Flashback: Barack Openly Lied to the American People About Hillary Server


On his way out of office, during the final autumnal days before the 2016 election, President Barack Obama made an appearance that probably ought to be garnering more attention after Thursday’s inspector general’s report on Hillary Clinton’s notorious email server (and the FBI’s desultory investigation into whether classified material was mishandled on it).

In the October just before Americans went to the polls, Obama was speaking before tech industry suzerains in Pittsburgh, where the White House Frontiers Conference was being held. In his speech, he put himself forward as a 21st century president, the kind of guy who was more likely to build his own computer rig and opine on artificial intelligence than have trouble figuring out how to connect to the Wi-Fi network.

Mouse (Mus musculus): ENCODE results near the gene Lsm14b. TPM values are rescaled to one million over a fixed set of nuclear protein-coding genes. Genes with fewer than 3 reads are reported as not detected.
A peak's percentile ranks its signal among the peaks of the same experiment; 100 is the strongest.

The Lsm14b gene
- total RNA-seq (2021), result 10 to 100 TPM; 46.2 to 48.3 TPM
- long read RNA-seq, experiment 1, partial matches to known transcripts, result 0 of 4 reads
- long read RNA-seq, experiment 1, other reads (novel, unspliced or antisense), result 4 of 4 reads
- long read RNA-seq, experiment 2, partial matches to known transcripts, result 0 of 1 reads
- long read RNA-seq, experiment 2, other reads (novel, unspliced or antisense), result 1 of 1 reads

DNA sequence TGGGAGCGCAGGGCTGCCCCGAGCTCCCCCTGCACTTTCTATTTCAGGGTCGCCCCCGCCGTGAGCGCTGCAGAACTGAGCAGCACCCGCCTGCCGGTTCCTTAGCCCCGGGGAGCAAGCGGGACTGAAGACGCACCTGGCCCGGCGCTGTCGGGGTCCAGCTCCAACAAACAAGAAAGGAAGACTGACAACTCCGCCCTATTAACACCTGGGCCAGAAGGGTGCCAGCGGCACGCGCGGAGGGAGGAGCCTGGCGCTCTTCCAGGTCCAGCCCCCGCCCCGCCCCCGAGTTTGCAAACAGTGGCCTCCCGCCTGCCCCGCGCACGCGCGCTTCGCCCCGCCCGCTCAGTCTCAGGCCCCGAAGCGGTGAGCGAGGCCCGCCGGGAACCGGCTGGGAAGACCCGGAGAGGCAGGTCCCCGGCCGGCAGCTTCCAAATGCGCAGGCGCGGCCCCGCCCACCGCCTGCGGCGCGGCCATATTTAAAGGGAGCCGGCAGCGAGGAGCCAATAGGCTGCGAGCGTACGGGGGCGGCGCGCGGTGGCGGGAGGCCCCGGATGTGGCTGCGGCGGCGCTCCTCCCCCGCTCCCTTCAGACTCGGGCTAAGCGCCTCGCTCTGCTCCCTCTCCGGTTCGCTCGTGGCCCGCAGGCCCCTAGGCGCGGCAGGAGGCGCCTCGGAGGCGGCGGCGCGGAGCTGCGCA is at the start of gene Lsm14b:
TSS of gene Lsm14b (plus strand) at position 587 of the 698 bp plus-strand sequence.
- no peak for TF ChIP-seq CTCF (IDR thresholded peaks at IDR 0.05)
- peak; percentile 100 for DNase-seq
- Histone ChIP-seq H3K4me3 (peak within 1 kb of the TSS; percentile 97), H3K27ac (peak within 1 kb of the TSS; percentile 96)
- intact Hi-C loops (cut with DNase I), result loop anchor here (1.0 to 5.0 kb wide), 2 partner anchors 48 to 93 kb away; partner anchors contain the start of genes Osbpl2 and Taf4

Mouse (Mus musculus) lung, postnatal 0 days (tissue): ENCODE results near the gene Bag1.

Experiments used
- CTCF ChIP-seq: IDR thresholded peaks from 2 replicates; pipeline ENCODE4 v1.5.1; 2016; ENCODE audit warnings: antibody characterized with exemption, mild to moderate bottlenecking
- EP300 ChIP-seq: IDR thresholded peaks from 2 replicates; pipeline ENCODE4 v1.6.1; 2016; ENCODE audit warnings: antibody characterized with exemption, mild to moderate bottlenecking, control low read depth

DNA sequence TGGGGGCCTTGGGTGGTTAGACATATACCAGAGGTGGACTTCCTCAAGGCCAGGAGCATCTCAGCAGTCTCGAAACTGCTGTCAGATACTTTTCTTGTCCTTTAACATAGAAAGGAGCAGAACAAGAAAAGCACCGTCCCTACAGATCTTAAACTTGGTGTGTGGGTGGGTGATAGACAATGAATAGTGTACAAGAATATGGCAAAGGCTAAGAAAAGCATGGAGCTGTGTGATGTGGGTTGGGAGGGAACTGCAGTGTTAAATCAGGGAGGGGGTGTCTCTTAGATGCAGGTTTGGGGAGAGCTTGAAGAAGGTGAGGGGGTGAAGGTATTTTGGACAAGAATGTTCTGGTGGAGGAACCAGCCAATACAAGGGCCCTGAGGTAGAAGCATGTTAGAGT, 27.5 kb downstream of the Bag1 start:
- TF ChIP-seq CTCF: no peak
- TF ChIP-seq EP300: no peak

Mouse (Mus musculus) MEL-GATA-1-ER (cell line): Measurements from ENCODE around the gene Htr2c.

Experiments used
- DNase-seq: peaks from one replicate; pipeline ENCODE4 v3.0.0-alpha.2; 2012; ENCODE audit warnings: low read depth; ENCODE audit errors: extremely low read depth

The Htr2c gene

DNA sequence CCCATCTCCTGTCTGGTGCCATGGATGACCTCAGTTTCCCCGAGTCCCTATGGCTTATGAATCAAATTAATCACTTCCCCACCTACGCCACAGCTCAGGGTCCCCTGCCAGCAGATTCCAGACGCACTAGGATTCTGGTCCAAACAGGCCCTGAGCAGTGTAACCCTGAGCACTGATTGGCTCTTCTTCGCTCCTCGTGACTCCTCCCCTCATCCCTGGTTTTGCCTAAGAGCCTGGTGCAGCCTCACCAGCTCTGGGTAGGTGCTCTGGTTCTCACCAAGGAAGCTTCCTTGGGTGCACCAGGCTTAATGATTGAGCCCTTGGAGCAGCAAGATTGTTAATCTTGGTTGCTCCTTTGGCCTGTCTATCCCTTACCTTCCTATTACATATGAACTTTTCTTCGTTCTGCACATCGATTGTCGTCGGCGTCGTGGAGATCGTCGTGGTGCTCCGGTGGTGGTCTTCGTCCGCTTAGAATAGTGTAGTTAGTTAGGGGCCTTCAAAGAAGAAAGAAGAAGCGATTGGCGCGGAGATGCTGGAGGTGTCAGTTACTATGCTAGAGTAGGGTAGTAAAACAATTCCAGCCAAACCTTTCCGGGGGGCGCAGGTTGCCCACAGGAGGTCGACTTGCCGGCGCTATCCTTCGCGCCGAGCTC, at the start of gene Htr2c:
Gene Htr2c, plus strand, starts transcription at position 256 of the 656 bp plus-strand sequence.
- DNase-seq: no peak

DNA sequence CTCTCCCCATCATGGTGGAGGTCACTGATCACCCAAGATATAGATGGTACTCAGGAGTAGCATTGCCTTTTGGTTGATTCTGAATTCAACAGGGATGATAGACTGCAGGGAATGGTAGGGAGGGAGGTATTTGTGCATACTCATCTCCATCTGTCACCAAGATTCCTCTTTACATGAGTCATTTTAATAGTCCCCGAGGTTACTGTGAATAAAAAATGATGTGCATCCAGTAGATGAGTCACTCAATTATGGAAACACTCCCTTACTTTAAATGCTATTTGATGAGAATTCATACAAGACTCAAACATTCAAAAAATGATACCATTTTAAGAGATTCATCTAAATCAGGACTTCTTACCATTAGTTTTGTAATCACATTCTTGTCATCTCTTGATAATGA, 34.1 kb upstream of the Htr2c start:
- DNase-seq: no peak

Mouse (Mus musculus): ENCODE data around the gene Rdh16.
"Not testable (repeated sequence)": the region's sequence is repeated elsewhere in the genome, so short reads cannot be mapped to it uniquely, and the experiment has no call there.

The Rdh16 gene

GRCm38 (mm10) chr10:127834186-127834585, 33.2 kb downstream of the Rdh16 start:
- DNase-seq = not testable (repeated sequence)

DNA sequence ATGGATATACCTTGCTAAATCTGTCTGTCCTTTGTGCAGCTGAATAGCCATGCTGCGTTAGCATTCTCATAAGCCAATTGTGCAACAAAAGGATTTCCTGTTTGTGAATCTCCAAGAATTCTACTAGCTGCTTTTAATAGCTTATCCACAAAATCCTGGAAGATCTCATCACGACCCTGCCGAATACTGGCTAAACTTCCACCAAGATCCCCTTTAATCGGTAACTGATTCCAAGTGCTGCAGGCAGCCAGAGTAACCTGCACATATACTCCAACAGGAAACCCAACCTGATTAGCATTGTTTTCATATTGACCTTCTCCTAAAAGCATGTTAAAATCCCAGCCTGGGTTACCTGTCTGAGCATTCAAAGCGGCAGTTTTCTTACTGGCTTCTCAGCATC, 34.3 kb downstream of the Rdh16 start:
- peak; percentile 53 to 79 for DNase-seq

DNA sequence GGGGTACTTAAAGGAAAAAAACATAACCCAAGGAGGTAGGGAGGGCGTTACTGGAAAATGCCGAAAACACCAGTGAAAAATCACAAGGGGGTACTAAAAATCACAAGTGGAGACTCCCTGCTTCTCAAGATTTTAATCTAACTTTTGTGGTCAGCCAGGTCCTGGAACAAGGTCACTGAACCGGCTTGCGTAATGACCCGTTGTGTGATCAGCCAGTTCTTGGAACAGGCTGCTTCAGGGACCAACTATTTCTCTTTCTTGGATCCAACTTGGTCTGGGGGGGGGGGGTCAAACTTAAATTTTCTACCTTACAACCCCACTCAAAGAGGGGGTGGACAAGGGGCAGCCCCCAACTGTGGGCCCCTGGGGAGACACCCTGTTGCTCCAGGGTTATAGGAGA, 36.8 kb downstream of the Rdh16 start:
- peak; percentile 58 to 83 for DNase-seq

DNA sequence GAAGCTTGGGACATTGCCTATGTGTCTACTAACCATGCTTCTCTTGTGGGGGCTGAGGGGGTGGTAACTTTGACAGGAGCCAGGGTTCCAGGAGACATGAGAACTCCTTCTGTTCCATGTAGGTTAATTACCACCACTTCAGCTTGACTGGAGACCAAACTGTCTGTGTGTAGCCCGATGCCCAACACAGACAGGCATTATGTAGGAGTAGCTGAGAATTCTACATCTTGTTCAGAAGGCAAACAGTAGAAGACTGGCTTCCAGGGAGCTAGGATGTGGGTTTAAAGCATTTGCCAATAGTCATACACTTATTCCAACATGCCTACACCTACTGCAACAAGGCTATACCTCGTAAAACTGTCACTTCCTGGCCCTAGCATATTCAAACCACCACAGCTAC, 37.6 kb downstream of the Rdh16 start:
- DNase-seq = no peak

“I confess, I am a science geek,” Obama said. “I’m a nerd, and I don’t make any apologies for it. … It’s cool stuff.”

In other words, this was a man who was putting himself forward as tech savvy. He wasn’t just some old dad who didn’t know what was up. This was a man who knew his way around cutting edge things. And, according to him, he had zero idea that Hillary Clinton was using a personal server to handle email, including classified information.

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Obama said that he learned about Hillary’s server “at the same time everybody else did, through news reports.” And, as Maury Povich might say, the inspector general’s report determined that was a lie.

“FBI analysts and Prosecutor 2 told us that former President Barack Obama was one of the 13 individuals with whom Clinton had direct contact using her account,” Thursday’s report revealed. “Obama, like other high level government officials, used a pseudonym for his username on his official government email account.”